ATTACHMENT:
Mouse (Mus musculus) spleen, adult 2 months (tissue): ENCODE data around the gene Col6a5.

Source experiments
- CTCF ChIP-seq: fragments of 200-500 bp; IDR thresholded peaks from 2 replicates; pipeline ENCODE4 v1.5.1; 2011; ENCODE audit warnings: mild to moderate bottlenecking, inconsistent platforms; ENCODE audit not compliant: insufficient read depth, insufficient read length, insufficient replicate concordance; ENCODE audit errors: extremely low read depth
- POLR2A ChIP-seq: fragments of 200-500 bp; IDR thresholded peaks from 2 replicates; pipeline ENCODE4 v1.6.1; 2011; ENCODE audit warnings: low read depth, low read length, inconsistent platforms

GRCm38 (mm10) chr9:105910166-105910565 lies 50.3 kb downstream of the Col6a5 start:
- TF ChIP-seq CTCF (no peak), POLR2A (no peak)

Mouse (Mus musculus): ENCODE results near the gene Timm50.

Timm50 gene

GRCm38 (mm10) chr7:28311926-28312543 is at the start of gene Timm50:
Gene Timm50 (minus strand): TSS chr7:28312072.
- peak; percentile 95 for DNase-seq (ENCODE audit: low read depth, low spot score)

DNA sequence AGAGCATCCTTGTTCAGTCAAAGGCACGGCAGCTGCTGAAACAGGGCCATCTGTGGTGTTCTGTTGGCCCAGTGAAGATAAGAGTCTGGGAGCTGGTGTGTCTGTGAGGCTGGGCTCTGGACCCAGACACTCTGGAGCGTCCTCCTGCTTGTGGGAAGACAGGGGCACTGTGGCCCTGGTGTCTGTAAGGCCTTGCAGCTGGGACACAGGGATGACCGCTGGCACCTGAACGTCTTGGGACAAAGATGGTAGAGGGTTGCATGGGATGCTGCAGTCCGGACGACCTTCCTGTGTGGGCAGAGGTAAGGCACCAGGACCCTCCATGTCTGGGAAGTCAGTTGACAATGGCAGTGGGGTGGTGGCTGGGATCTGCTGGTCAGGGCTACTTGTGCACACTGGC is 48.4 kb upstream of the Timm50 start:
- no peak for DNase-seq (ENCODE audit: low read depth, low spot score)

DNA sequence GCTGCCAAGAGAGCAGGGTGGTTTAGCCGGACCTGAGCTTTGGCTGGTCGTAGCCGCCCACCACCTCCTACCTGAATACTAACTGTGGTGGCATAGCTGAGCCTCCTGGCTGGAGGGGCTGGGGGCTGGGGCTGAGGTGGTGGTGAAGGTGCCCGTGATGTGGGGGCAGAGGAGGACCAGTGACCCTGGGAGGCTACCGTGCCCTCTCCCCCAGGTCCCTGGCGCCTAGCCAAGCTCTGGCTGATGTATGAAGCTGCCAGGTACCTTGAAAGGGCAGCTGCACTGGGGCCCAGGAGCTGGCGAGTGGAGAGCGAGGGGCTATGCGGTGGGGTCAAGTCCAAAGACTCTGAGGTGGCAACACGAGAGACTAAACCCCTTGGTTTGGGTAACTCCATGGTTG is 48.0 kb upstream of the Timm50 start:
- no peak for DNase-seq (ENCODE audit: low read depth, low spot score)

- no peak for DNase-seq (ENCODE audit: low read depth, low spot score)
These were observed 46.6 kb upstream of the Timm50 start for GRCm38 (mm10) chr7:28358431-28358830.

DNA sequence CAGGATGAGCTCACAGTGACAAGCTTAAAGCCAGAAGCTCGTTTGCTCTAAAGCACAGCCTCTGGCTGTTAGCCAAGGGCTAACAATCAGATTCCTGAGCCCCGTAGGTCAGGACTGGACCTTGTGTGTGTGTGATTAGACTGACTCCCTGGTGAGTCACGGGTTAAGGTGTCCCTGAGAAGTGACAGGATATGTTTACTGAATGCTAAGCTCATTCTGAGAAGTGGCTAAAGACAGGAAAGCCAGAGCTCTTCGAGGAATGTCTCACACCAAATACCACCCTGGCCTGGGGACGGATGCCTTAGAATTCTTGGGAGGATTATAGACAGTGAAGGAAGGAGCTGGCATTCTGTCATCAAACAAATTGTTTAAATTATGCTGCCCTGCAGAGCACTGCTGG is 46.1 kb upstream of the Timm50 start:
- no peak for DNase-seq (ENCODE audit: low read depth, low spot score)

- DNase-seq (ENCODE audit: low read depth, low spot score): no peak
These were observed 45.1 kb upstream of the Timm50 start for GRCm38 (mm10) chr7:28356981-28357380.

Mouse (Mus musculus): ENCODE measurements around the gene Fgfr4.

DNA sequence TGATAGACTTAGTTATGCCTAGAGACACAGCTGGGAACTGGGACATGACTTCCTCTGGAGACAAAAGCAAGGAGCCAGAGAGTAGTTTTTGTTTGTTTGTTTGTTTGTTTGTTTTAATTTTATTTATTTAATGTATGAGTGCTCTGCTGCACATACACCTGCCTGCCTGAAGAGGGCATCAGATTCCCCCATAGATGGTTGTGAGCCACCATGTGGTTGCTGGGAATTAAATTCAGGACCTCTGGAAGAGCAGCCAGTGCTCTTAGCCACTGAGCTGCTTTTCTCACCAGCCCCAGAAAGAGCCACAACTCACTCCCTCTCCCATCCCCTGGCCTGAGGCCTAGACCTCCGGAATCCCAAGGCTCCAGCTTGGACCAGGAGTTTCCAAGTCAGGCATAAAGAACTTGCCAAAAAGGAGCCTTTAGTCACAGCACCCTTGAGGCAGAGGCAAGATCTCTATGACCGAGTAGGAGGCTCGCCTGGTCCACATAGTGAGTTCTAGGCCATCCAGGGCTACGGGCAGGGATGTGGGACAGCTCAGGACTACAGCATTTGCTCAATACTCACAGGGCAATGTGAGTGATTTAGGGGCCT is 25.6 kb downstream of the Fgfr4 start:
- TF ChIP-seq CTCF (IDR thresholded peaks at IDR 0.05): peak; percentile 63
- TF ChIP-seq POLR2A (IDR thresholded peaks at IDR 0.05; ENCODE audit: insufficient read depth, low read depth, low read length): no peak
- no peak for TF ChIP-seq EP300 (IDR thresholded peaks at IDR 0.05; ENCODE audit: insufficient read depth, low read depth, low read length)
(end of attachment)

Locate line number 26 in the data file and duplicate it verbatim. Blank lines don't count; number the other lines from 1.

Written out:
- no peak for TF ChIP-seq EP300 (IDR thresholded peaks at IDR 0.05; ENCODE audit: insufficient read depth, low read depth, low read length)